top of page

Humility Comes Before Honor

One of our pitchers had a mediocre pre-season start recently

He was missing on his location, and his velocity wasn’t what we expected at this stage of the season either

Thankfully though he had plenty of video of his outing. And as the video showed over and over, he was making a sizeable mechanical error.

I showed him in slow motion on the video what he was doing wrong, and then demonstrated the correct mechanics. I said this is what you need to work on, here’s the number of a pro pitcher who will help teach it to you. They set something up for the next day, and began ironing it out.

It isn’t always this simple, but his next outing he was up 2 MPH, was all strikes, and has been since.

The point is that instead of avoiding why he’d had a subpar start, or blamed some random external factor, he wanted to know what was going wrong.

And then got to work fixing it right away

Unfortunately, not every athlete wants honest feedback as to why they had a poor performance. It seems obviously counterproductive, but so many get caught up in the blame game

“The umpire was squeezing me!” “If my shortstop hadn’t booted that double play ball!” “Coach didn’t give me adequate time to warmup!”

What can be as straightforward as fixing a simple mechanical flaw often doesn’t happen, because the athlete simply doesn’t seek help. They’re too bound up blaming others.

This excuse mindset though, often extends beyond just one game

They throw 82-84, but the reason they’re not committed is because they’re “not getting exposure”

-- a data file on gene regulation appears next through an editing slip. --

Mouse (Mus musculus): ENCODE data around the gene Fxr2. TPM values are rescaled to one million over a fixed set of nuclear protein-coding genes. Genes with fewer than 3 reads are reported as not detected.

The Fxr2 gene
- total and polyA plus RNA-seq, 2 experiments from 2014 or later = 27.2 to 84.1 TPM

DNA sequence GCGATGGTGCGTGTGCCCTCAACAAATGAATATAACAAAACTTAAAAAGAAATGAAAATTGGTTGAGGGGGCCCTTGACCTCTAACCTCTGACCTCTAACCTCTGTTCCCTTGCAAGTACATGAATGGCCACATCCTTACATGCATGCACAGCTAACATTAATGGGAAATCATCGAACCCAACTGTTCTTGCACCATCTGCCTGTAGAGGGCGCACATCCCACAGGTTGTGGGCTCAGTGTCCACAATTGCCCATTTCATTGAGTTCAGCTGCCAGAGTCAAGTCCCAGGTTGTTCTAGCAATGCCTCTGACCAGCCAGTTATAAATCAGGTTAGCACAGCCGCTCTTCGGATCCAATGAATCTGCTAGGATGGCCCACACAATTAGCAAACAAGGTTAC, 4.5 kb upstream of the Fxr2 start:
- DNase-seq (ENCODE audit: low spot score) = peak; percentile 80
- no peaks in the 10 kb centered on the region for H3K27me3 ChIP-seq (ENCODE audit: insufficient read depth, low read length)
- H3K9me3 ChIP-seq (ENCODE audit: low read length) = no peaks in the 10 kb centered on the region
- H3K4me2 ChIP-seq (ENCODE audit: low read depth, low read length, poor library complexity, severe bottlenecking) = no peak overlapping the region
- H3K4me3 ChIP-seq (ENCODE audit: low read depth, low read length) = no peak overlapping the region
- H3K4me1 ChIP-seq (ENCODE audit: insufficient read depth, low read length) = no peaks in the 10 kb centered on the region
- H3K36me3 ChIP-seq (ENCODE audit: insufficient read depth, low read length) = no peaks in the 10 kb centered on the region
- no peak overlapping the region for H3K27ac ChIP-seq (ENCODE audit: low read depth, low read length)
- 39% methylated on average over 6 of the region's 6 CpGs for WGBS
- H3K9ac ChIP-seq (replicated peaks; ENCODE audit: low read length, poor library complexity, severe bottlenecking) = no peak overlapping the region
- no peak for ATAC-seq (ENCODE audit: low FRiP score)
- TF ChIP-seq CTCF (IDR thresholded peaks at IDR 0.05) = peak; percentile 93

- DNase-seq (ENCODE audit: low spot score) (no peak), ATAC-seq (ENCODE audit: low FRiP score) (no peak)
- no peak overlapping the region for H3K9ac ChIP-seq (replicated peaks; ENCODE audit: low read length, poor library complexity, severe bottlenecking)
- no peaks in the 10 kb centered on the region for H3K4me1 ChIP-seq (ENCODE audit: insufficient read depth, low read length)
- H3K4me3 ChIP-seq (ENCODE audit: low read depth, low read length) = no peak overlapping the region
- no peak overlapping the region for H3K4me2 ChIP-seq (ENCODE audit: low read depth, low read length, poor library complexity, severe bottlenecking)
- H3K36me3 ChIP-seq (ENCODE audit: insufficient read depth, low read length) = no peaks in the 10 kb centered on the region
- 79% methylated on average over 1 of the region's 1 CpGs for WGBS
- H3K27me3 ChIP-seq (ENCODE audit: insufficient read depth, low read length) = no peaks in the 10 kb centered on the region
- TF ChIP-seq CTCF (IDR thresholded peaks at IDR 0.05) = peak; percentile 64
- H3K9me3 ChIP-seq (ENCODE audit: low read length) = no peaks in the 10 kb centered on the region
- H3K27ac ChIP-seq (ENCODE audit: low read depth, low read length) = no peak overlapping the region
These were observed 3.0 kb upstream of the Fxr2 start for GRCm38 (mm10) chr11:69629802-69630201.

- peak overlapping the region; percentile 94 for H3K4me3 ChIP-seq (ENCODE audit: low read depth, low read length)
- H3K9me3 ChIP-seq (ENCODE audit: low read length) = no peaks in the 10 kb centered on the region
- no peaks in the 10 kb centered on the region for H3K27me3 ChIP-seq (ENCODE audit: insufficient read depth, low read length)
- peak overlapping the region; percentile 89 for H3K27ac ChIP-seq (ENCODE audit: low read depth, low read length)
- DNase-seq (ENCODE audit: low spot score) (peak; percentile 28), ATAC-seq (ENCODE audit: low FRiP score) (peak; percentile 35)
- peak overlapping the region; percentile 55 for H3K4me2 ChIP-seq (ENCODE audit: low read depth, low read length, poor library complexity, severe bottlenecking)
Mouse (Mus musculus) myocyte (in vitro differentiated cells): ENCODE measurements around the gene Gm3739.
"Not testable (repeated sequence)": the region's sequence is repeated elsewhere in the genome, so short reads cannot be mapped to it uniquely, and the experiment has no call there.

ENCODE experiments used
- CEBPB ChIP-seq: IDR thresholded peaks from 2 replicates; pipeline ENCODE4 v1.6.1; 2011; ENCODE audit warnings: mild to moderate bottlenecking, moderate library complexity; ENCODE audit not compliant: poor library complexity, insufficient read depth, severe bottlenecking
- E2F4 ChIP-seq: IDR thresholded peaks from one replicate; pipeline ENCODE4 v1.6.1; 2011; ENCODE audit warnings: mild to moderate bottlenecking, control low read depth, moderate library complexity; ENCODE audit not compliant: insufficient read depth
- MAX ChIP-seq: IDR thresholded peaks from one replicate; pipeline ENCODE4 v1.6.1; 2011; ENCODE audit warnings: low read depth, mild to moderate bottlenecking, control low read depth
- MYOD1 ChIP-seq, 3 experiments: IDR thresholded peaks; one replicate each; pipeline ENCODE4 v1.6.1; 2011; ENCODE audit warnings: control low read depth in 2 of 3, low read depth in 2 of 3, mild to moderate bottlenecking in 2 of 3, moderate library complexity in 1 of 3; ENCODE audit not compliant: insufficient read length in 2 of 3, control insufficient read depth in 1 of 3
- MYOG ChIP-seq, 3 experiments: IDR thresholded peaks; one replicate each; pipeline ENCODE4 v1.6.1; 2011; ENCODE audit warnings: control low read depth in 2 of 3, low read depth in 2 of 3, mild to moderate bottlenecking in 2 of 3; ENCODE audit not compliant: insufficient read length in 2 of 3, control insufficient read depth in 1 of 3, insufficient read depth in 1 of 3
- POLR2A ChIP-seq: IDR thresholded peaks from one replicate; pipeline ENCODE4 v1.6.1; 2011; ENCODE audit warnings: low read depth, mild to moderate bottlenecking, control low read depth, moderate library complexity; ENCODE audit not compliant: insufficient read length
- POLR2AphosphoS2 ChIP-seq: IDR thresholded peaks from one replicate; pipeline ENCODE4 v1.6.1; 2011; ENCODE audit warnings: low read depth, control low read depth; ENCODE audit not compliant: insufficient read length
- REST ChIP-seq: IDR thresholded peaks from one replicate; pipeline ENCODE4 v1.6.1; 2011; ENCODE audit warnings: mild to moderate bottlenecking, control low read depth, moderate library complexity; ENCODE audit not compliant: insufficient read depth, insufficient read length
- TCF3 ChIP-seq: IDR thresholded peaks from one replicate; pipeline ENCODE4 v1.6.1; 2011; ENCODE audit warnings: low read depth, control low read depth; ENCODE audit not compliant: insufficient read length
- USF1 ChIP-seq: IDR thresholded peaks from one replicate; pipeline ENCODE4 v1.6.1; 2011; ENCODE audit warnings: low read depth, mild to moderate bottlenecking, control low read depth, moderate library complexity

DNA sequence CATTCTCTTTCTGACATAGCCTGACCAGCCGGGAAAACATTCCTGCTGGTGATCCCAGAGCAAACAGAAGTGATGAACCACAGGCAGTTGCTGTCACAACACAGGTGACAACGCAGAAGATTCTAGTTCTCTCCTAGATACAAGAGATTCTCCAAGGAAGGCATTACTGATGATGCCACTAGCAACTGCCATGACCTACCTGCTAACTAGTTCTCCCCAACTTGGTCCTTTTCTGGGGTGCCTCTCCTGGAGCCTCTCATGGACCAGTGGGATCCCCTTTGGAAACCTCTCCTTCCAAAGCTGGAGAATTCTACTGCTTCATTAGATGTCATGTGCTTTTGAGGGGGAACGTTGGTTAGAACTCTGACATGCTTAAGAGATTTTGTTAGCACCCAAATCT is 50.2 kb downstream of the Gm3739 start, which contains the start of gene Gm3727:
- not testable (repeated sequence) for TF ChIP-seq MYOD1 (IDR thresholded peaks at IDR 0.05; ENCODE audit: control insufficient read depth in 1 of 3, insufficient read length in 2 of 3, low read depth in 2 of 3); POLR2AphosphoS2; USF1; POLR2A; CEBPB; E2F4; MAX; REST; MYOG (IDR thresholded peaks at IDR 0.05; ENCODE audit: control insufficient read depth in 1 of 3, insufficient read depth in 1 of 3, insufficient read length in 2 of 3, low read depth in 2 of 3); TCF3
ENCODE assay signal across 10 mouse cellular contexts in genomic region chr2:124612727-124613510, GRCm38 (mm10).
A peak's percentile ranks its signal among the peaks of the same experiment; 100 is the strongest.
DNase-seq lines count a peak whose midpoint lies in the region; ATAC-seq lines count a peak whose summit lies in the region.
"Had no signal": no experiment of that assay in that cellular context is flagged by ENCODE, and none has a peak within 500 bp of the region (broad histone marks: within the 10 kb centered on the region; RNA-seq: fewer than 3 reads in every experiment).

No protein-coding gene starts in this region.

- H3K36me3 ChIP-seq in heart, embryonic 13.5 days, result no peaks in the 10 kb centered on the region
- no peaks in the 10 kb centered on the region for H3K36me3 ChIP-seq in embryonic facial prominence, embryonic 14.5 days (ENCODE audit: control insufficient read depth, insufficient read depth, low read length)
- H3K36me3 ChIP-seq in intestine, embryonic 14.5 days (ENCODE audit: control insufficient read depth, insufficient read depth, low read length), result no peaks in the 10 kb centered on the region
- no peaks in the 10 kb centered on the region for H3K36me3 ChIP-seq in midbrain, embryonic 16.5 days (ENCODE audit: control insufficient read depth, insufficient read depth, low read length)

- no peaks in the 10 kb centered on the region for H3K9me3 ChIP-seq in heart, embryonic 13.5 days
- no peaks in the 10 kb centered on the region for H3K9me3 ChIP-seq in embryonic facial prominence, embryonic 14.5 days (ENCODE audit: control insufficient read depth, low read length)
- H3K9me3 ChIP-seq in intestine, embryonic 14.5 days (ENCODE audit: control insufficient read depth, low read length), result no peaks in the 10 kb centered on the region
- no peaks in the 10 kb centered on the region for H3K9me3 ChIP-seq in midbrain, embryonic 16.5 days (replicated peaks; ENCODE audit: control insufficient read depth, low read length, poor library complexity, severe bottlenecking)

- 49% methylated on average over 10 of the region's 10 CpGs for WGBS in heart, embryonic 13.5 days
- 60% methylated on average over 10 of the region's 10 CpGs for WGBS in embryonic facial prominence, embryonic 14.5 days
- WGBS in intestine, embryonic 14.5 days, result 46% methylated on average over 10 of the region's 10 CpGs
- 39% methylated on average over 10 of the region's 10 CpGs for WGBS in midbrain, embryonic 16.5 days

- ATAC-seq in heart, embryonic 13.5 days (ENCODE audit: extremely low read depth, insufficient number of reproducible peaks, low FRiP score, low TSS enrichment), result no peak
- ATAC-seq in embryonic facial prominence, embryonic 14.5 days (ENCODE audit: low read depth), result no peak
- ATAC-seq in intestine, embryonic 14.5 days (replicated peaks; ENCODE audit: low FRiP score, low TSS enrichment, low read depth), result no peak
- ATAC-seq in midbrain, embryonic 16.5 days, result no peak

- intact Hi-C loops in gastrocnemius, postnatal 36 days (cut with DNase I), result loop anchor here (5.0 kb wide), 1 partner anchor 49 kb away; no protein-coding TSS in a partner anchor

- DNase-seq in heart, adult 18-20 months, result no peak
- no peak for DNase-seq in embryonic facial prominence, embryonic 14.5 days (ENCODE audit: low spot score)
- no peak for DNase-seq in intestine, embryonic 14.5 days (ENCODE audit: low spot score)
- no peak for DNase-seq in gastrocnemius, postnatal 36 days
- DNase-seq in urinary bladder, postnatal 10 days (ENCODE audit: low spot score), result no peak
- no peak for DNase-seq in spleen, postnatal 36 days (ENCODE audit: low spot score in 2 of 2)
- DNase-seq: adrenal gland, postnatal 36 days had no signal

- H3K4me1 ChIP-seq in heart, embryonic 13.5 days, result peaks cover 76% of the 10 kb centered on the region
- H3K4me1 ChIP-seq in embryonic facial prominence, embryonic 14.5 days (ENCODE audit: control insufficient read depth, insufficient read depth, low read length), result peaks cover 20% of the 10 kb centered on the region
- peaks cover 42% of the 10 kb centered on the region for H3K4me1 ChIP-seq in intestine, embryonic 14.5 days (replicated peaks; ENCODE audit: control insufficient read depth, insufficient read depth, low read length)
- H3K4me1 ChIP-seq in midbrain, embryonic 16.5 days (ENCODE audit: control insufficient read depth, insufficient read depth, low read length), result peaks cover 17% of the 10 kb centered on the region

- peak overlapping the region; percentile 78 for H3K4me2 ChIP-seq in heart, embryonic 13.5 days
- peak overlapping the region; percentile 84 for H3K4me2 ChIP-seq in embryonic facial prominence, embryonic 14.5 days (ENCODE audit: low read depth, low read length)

They have no pop at the plate, but it’s “so messed up” another kid plays over them.

Instead of looking in the mirror, they blame everything and everyone as to why they’re not having the success they assume they deserve.

I emphasize to parents and athletes that I will NOT sugarcoat anything.

I give athletes the direct truth about where they’re at.

If they accept laying aside their ego, NOW they can get to work to get better

But letting them hold onto their excuses is a quick road to ruin

Confidence is critical. Ego is debilitating

Recent Posts

See All

🔥 How I Missed My Opportunity!

I graduated high school 135lbs As a freshman in college I was struggling to press the 35lb dumbbells on the flat bench- that’s literally warmup weight for the 8th graders I train now NOBODY on planet

🔥 3 Reasons To Take An Off-Season

The first reason to take an off-season is health and durability. It’s always been interesting to me that the American baseball population, which many times only started baseball in the first place bec

Subscribe to our Newsletter!

Thank you for joining our newsletter!

©2021 by 212 Performance

bottom of page